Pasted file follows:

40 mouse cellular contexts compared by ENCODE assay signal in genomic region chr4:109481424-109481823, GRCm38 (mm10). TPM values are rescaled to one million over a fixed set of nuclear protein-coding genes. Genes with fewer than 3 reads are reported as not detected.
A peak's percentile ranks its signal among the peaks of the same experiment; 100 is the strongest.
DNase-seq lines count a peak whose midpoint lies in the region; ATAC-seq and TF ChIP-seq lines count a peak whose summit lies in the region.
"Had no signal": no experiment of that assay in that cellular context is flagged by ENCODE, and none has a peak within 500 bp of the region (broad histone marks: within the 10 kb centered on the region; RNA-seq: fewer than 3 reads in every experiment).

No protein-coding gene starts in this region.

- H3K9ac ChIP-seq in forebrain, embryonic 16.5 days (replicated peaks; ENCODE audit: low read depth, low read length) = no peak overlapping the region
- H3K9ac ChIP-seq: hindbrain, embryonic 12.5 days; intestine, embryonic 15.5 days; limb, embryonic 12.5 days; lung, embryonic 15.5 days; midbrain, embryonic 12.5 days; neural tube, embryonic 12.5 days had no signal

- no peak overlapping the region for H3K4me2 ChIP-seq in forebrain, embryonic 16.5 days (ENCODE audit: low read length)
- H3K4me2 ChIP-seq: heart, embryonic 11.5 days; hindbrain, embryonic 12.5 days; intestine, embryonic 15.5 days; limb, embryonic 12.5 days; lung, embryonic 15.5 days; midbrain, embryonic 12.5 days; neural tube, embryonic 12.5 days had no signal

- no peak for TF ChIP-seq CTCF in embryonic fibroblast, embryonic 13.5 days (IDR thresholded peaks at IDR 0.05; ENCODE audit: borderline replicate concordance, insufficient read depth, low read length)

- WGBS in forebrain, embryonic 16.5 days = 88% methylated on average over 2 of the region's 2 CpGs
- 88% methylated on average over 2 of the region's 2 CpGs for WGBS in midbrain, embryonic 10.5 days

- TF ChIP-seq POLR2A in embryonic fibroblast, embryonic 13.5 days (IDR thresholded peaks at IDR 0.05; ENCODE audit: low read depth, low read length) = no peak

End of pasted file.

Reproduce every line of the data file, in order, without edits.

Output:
40 mouse cellular contexts compared by ENCODE assay signal in genomic region chr4:109481424-109481823, GRCm38 (mm10). TPM values are rescaled to one million over a fixed set of nuclear protein-coding genes. Genes with fewer than 3 reads are reported as not detected.
A peak's percentile ranks its signal among the peaks of the same experiment; 100 is the strongest.
DNase-seq lines count a peak whose midpoint lies in the region; ATAC-seq and TF ChIP-seq lines count a peak whose summit lies in the region.
"Had no signal": no experiment of that assay in that cellular context is flagged by ENCODE, and none has a peak within 500 bp of the region (broad histone marks: within the 10 kb centered on the region; RNA-seq: fewer than 3 reads in every experiment).

No protein-coding gene starts in this region.

- H3K9ac ChIP-seq in forebrain, embryonic 16.5 days (replicated peaks; ENCODE audit: low read depth, low read length) = no peak overlapping the region
- H3K9ac ChIP-seq: hindbrain, embryonic 12.5 days; intestine, embryonic 15.5 days; limb, embryonic 12.5 days; lung, embryonic 15.5 days; midbrain, embryonic 12.5 days; neural tube, embryonic 12.5 days had no signal

- no peak overlapping the region for H3K4me2 ChIP-seq in forebrain, embryonic 16.5 days (ENCODE audit: low read length)
- H3K4me2 ChIP-seq: heart, embryonic 11.5 days; hindbrain, embryonic 12.5 days; intestine, embryonic 15.5 days; limb, embryonic 12.5 days; lung, embryonic 15.5 days; midbrain, embryonic 12.5 days; neural tube, embryonic 12.5 days had no signal

- no peak for TF ChIP-seq CTCF in embryonic fibroblast, embryonic 13.5 days (IDR thresholded peaks at IDR 0.05; ENCODE audit: borderline replicate concordance, insufficient read depth, low read length)

- WGBS in forebrain, embryonic 16.5 days = 88% methylated on average over 2 of the region's 2 CpGs
- 88% methylated on average over 2 of the region's 2 CpGs for WGBS in midbrain, embryonic 10.5 days

- TF ChIP-seq POLR2A in embryonic fibroblast, embryonic 13.5 days (IDR thresholded peaks at IDR 0.05; ENCODE audit: low read depth, low read length) = no peak